At the-Bias-cut.com we really want to help you make an informed decision when making a purchase - and that includes understanding the fabric the garment is made from.
We take fabric very seriously, and every time we select a piece it has to be of excellent quality and a suitable fabric. And we have no shame in saying some pieces are synthetic, because synthetic fabrics have come a long way, with many just as good quality, if not more so, than natural.
So far I've explored why polyester deserves a second chance, and revealed what viscose really is. So today I'm going to discuss one of my favourite, and yet little known, fabrics: cupro.
What Is Cupro?
Cupro is made from pure organic cellulose fibres derived from the discarded linters (a fuzzy down) that are a by-product of processing cotton. The fuzzy down, when processed, is perfectly round in cross section with a naturally silky smooth finish, and posses many of the same qualities as cotton.
It was first developed in Germany in 1890s and, believe it or not, it was actually used for filaments of 'copper silk' for light bulbs. It wasn't until the early 1900s that it was used for clothing and textiles, and has since been manufactured largely in Japan.
What are its properties?
Cupro flows and feels like silk- and is often mistaken as it - but is much cooler. In fact, when I've worn several of our Cupro blouses, not only have I received numerous compliments for their look, many have remarked on how silky and luxurious they feel.
Cupro also washes well (no dry cleaning necessary) and it absorbs colour brilliantly. So it can feature fabulous, vibrant prints and pattern.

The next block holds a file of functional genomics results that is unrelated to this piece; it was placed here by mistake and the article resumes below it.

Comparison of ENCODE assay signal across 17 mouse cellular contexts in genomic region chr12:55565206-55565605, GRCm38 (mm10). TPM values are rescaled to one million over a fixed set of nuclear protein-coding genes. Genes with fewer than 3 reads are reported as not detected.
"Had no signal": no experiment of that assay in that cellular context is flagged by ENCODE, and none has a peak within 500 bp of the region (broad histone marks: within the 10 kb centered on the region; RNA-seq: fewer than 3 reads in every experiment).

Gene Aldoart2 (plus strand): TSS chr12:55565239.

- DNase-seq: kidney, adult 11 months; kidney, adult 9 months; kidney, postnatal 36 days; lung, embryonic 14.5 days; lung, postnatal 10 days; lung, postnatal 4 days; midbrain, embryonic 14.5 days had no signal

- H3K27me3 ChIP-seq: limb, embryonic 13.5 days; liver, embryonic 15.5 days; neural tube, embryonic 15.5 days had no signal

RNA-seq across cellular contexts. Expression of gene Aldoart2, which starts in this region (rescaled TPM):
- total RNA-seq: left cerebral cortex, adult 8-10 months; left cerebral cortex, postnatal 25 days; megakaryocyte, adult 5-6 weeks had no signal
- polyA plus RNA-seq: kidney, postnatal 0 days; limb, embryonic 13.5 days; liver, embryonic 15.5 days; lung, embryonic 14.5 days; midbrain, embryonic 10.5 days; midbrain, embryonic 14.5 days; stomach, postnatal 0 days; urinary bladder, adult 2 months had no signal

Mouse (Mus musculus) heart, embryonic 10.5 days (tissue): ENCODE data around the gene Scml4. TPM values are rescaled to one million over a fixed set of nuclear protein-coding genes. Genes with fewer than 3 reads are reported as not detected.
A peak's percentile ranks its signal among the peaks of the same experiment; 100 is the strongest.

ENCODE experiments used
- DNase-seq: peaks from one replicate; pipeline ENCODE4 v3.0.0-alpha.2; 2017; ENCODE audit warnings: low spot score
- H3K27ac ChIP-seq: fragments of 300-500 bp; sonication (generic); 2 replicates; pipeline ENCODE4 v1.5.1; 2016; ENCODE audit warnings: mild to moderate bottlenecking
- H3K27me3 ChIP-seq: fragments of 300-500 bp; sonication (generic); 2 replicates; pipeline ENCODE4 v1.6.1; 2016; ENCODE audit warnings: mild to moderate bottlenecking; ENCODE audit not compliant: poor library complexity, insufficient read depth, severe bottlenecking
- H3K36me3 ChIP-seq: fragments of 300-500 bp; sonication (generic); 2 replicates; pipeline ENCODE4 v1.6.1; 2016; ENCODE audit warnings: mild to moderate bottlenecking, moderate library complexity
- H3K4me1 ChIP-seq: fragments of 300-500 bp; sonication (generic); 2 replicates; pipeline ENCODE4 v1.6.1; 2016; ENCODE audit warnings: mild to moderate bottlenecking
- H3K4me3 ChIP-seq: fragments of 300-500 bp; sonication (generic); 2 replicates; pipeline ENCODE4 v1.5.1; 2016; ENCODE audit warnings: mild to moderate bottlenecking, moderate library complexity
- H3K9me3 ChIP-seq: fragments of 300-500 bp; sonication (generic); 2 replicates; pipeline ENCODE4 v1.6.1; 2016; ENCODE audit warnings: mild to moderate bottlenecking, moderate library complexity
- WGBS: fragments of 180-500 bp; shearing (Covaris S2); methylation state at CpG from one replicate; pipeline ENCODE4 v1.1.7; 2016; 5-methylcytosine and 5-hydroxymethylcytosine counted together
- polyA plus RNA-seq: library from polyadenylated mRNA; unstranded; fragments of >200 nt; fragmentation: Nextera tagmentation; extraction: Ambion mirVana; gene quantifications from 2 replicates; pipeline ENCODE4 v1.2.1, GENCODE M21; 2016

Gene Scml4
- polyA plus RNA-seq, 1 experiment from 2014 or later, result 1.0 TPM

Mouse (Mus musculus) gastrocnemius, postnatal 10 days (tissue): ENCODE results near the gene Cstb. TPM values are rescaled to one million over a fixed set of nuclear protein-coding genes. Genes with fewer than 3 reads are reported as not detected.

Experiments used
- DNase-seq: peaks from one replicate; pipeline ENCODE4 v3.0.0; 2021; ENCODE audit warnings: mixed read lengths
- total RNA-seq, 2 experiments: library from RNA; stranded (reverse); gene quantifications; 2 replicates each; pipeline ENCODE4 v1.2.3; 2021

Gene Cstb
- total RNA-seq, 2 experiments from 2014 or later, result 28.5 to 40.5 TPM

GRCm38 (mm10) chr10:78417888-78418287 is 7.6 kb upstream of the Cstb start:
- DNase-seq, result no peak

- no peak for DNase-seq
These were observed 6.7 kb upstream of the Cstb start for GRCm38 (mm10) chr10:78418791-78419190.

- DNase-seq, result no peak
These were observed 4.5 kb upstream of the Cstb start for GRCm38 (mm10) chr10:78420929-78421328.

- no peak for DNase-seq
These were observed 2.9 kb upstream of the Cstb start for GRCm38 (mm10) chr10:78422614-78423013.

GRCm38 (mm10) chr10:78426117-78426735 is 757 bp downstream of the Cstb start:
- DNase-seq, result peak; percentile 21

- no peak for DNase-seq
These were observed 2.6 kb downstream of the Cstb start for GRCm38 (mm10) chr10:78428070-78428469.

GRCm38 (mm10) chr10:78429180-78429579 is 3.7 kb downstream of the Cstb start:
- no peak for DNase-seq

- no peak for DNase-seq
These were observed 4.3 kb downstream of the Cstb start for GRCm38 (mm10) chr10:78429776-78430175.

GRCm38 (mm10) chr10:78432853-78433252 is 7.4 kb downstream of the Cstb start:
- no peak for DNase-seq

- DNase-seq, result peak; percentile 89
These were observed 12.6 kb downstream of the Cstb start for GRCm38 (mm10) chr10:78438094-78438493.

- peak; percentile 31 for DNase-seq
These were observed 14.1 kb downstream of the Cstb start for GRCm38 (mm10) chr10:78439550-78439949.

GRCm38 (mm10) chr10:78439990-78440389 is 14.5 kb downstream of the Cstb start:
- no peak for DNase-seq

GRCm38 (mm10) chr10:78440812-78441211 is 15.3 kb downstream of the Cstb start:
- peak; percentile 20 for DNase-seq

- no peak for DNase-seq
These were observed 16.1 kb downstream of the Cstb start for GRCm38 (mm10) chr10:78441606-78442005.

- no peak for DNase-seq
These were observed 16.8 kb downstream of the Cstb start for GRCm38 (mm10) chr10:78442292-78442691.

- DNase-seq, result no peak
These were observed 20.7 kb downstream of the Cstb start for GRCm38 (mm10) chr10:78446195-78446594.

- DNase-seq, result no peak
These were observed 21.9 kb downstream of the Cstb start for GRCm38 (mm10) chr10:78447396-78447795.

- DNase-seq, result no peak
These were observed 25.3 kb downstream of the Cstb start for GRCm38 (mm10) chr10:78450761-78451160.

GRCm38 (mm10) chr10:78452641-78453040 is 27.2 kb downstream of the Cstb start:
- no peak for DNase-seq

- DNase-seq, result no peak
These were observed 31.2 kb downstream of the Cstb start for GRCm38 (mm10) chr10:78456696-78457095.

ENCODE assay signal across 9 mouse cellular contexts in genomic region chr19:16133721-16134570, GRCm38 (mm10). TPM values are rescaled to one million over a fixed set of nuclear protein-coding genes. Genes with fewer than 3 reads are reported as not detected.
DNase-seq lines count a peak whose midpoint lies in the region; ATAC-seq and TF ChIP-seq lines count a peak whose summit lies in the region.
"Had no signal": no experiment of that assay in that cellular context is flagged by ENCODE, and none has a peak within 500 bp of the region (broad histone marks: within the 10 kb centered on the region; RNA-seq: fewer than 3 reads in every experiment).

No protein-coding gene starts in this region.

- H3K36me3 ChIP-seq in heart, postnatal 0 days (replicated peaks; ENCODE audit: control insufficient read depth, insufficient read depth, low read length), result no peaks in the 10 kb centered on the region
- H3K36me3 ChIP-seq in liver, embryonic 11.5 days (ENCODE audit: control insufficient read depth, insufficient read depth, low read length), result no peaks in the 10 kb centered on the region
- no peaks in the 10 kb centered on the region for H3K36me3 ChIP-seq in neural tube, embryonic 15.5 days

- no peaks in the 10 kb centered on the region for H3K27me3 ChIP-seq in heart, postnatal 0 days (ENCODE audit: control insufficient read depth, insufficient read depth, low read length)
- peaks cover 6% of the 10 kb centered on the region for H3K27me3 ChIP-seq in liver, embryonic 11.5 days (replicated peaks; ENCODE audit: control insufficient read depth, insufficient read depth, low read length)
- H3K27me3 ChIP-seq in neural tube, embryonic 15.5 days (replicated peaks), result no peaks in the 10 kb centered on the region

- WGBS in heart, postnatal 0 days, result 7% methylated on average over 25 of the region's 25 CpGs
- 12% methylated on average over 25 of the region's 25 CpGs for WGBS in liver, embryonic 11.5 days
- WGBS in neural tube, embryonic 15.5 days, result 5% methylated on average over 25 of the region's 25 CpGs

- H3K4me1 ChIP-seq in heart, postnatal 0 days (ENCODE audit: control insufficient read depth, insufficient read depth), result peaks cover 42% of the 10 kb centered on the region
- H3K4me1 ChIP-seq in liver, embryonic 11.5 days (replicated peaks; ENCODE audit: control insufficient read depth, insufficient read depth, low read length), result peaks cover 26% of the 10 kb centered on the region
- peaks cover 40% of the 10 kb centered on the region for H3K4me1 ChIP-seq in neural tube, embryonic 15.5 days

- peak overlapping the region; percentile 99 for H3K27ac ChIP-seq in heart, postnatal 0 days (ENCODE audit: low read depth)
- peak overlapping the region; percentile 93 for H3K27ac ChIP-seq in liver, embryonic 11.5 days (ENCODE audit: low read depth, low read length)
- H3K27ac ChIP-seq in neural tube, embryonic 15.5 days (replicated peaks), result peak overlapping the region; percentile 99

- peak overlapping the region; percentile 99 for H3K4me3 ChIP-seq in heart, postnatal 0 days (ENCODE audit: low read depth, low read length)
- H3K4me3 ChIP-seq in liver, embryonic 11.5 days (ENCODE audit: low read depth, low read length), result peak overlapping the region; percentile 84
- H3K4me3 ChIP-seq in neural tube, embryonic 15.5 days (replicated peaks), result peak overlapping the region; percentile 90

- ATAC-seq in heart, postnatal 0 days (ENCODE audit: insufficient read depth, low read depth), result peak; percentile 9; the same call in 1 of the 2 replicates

So it combines the gentleness of natural fibre with the functionality of a synthetic one. And what's best of all is it's biodegradable.
As a result, it is a great alternative to silk, and is highly favoured by prestige Italian tailoring houses to be used for linings.
Is it sustainable?
As with all fabrics - both natural and synthetic - there do need to be ecological and ethical considerations. Chemicals are required for it to be processed which can cause concern.
However, it makes use of a by-product from harvested cotton, and is therefore a great way to recycle what would otherwise be a waste material. And whilst there are increasing questions and debates regarding the production of cotton, as long as it continues, the production of cupro is a great way to prevent waste.
So Should You Wear It?
Cupro is definitely worth considering, especially as sustainable fashion becomes increasingly important. What's more, whilst it isn't 'cheap', it is more affordable than silk and is more desirable than man-made fabrics. It feels lovely to wear, and is an ideal choice for flowy, luxurious garments.
Leave your comments below - I'd love to hear your thoughts!
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